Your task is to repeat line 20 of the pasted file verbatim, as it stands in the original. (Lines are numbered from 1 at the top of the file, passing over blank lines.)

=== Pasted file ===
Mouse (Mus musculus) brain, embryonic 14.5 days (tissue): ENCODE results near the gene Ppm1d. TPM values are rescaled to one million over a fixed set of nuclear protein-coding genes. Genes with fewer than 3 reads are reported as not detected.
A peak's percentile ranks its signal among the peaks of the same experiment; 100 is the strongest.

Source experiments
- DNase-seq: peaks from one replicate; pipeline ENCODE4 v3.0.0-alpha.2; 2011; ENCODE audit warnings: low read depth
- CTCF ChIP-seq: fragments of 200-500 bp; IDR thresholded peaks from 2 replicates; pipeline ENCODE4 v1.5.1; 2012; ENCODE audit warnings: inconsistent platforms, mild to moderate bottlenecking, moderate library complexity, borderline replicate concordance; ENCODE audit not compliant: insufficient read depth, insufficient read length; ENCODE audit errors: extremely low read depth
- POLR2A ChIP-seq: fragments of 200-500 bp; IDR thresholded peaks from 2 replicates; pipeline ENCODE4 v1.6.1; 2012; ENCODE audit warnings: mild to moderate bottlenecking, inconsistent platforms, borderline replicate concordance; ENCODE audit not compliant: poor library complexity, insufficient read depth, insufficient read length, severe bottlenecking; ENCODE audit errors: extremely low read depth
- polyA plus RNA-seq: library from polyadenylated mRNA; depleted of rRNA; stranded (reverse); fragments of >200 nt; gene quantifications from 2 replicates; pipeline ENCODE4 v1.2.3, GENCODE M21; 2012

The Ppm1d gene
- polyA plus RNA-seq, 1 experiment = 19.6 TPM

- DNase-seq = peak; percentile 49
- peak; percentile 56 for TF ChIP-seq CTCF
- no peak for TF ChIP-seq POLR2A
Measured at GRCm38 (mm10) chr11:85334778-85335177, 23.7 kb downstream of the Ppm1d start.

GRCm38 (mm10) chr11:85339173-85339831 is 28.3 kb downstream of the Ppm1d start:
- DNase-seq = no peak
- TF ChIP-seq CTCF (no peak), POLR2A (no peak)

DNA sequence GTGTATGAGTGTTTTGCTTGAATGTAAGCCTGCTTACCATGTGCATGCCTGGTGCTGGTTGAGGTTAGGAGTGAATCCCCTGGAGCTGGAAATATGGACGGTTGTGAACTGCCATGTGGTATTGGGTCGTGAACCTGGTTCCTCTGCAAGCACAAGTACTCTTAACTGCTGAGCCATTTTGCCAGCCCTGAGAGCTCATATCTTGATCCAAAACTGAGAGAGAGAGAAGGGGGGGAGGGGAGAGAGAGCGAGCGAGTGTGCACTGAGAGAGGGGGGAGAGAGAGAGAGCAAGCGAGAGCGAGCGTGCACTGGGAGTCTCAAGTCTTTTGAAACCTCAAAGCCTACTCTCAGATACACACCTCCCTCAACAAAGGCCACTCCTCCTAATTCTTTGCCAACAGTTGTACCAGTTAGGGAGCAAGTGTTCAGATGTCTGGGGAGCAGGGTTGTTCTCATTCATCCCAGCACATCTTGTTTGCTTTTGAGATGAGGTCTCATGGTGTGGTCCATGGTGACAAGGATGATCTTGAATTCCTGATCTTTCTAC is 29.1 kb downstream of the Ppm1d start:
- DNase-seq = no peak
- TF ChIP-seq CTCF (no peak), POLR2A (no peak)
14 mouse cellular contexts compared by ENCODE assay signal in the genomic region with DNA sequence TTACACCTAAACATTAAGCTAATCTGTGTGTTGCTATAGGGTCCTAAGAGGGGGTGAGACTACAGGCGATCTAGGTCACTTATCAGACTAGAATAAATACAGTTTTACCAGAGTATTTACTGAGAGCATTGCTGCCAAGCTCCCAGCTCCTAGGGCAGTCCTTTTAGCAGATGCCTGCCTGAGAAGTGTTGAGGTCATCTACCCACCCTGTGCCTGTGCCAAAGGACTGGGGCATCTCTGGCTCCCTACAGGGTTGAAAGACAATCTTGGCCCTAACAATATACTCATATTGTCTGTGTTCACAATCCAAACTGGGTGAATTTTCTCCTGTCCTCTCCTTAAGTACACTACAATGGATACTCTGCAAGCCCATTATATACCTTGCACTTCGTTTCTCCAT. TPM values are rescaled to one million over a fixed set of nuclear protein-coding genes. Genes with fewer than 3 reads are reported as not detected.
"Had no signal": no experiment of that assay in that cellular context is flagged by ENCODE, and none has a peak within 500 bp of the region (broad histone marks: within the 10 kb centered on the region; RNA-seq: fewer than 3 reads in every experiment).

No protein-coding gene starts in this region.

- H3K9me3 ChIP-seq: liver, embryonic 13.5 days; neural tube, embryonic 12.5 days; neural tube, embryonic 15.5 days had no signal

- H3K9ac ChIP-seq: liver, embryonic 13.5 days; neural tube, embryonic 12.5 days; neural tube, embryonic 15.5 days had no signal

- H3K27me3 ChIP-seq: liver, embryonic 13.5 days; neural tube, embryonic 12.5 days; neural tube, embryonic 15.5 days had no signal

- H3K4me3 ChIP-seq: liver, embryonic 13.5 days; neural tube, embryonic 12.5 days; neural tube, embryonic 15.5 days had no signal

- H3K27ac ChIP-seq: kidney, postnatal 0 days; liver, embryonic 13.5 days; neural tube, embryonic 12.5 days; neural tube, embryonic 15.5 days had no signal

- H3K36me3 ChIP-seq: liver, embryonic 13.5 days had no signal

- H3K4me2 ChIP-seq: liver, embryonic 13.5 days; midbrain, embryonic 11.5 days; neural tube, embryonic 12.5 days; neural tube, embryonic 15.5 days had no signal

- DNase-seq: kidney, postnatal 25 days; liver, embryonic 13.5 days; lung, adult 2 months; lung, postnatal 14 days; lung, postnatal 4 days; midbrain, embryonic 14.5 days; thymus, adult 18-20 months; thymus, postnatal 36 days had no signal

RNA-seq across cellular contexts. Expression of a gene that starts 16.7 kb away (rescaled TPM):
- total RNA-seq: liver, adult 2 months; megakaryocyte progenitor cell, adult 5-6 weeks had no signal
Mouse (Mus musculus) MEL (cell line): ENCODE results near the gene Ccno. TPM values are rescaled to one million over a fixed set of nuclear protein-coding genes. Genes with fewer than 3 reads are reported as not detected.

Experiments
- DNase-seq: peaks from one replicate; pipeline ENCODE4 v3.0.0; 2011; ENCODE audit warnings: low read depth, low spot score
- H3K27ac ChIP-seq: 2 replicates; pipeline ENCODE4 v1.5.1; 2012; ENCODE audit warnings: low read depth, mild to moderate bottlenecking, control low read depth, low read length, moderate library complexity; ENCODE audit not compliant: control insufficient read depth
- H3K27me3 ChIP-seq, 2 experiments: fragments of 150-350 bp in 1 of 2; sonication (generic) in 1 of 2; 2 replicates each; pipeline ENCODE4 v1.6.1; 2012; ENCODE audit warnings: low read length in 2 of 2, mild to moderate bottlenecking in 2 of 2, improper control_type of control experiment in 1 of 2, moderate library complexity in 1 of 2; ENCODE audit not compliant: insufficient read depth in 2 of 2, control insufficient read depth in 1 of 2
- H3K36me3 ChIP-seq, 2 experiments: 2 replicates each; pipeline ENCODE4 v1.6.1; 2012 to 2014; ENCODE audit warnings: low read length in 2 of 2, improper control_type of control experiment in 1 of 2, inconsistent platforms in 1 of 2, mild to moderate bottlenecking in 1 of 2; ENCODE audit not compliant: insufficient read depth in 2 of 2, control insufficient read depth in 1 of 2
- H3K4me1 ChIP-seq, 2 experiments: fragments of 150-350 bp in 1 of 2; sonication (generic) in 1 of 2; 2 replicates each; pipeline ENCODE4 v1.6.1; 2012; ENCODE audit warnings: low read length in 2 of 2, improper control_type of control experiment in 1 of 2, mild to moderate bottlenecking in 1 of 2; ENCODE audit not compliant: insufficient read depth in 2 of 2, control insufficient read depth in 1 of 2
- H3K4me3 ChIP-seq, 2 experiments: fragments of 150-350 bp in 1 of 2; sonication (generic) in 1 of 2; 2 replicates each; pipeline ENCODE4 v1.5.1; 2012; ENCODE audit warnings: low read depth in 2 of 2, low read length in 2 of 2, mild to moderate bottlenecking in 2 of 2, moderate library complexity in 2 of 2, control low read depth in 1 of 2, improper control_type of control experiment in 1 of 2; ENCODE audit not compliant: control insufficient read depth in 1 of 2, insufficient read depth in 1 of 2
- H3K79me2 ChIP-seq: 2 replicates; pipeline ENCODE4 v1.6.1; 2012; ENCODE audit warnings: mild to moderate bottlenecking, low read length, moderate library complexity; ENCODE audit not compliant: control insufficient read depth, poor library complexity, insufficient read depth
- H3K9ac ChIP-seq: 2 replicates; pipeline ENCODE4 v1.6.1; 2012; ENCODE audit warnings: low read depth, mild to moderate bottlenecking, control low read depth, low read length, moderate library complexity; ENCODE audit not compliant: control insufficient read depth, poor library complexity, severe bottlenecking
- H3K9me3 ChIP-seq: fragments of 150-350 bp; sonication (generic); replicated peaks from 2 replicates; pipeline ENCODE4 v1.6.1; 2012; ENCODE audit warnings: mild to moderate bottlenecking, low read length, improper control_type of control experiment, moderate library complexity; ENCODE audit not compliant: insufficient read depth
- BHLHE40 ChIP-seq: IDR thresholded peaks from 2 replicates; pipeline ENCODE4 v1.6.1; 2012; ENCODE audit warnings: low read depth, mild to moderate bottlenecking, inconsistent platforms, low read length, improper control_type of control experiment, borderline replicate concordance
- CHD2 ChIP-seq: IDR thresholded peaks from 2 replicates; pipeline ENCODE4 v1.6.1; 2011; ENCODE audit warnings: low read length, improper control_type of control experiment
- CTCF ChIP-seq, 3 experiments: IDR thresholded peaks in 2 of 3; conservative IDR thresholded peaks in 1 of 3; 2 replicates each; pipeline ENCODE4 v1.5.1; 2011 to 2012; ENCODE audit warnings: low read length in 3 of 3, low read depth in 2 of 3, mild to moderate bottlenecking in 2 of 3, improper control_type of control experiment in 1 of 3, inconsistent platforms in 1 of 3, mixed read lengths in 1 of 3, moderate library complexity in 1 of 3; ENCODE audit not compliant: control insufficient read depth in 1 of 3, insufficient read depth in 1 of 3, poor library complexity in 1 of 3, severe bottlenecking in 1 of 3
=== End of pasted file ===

14 mouse cellular contexts compared by ENCODE assay signal in the genomic region with DNA sequence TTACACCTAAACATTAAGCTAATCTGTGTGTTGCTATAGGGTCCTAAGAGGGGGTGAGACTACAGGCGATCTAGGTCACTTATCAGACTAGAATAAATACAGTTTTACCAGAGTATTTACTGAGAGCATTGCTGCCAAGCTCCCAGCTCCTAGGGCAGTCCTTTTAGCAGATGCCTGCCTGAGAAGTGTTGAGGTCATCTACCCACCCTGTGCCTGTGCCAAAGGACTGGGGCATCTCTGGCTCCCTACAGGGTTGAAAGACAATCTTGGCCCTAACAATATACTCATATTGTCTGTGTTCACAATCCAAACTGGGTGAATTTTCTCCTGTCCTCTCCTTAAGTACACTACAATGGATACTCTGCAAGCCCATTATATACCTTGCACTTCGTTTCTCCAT. TPM values are rescaled to one million over a fixed set of nuclear protein-coding genes. Genes with fewer than 3 reads are reported as not detected.